Lending in the UAE dips in December, but tight liquidity conditions show signs of easing as deposits hit a four-month high.
Deposits up but lending decreases
Bank lending dipped in December and deposits returned to the UAE banking system in large volumes, narrowing the gap between loans and deposits across the sector.
Bank lending decreased by 0.3 per cent in December to Dh1.07 trillion (US$291.3 billion), a four-month low, according to the Central Bank. Total credit extended last year was 3.8 per cent higher than for the previous year.
However, a surge of liquidity pushed deposit levels to their highest since August. Deposits rose 1.5 per cent from November to Dh1.06tn, an increase of 1.9 per cent from the same period a year earlier.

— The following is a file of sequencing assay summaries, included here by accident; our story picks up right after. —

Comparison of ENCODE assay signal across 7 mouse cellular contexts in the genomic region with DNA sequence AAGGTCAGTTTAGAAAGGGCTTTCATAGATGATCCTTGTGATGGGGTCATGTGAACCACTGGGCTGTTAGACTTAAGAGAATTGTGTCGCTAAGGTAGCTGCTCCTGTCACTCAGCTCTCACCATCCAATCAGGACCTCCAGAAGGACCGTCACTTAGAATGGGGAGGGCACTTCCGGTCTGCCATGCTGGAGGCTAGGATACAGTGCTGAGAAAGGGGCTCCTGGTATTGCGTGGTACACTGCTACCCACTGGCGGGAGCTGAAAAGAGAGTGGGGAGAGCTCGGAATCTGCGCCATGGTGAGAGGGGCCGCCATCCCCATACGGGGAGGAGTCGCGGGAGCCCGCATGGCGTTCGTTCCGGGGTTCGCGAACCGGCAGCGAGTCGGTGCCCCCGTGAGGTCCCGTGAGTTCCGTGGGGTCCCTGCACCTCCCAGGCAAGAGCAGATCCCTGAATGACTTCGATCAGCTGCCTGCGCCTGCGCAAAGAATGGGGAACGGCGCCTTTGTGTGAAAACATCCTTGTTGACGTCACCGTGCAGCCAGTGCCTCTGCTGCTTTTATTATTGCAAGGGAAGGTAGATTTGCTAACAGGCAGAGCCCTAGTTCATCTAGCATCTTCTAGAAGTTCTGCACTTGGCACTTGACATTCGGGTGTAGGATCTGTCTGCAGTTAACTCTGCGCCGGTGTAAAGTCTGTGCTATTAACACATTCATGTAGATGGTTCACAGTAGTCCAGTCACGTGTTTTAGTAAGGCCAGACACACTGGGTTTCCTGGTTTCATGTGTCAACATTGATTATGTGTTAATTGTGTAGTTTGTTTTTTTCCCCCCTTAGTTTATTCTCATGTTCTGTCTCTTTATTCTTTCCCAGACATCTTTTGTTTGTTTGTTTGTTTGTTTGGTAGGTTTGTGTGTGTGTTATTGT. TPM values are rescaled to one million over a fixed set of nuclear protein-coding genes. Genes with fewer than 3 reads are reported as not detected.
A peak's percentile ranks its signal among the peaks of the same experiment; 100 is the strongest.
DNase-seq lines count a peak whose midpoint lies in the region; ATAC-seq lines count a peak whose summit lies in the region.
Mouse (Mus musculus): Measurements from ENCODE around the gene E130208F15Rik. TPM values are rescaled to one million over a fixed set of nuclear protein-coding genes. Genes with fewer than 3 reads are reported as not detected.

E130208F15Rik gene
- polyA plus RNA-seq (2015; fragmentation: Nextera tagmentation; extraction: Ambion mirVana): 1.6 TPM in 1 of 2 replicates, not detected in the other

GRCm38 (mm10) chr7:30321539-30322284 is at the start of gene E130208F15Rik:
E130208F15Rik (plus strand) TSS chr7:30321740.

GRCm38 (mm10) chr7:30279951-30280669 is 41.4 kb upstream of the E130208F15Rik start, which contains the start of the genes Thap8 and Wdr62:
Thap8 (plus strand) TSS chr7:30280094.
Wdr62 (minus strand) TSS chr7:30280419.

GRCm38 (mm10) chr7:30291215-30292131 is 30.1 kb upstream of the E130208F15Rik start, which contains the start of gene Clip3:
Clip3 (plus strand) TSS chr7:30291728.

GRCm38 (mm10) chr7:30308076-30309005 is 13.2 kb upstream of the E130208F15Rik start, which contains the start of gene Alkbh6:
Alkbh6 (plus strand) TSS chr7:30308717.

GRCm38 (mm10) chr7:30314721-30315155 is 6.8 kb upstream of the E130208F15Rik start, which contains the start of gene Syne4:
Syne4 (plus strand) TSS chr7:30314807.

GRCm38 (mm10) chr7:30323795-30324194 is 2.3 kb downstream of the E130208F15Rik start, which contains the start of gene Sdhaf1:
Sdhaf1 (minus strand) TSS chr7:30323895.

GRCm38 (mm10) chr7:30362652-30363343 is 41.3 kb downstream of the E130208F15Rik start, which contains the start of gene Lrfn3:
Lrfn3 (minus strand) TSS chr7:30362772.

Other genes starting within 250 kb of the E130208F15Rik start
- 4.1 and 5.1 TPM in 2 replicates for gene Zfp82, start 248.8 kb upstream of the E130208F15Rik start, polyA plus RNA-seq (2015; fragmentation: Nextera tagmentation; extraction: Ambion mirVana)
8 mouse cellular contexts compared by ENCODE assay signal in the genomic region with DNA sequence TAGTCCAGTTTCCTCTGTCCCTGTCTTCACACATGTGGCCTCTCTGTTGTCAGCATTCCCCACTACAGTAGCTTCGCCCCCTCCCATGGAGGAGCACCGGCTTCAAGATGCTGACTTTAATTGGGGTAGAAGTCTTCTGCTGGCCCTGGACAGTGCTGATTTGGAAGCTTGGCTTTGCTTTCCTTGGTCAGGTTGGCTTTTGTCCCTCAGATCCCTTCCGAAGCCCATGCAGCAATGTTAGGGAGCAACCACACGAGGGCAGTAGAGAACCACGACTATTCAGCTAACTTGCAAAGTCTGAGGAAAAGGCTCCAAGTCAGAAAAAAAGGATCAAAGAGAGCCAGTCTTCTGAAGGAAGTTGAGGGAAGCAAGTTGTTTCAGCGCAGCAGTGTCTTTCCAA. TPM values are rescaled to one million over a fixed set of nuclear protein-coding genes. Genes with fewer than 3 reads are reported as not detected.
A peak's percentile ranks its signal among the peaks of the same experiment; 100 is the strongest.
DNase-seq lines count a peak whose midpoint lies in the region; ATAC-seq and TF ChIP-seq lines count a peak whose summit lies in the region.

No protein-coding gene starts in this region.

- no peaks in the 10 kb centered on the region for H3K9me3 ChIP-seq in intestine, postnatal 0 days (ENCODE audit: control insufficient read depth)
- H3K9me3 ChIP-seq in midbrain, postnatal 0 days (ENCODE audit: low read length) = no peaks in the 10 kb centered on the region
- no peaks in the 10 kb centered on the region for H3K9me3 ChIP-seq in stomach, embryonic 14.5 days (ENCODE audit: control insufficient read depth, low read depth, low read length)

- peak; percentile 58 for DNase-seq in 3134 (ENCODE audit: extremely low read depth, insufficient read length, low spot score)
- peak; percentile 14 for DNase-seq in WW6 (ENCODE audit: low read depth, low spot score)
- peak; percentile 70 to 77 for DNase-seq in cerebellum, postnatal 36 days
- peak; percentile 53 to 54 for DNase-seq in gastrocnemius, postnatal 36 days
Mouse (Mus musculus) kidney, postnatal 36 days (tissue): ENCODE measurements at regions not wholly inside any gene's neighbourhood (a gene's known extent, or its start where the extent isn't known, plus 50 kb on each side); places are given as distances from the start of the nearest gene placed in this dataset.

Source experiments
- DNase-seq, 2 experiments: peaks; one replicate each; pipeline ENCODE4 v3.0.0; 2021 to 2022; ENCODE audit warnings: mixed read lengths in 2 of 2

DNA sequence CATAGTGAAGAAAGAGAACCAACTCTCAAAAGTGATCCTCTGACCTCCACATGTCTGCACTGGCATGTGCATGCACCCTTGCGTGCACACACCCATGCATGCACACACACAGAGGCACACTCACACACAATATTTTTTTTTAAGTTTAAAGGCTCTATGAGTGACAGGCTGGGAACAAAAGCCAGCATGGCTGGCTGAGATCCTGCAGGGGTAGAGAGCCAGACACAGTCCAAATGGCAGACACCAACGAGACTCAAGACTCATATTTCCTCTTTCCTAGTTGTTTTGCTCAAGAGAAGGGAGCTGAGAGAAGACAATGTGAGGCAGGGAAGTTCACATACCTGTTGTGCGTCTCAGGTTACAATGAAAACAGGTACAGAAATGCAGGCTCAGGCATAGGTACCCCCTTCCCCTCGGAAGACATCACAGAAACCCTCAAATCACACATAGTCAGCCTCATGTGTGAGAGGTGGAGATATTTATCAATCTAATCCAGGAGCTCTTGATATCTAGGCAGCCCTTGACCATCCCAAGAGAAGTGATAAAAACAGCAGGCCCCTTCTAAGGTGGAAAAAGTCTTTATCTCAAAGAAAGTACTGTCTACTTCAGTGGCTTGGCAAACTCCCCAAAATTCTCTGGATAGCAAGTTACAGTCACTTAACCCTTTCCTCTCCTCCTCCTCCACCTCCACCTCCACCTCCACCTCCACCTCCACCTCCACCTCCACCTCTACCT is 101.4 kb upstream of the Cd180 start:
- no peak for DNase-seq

Bank lending has outstripped deposits in recent months, leaving banks positioned with slightly too little capital from deposits to cover their lending books. Banks' overextended positions contributed to their woes after trouble emerged at Dubai World and significant numbers of loans had to be restructured.
Banking-sector liquidity in the Emirates received a huge boost during the Arab Spring as customers in the Middle East moved deposits out of countries experiencing unrest and a sharp rise in oil prices flooded the coffers of petroleum-exporting Gulf states with cash.
However, after peaking in April, this trend went into reverse as Indian expatriates sent money home, taking advantage of the weak rupee, while European banks pulled deposits out of the UAE banking system to bolster their capital positions amid the euro-zone debt crisis.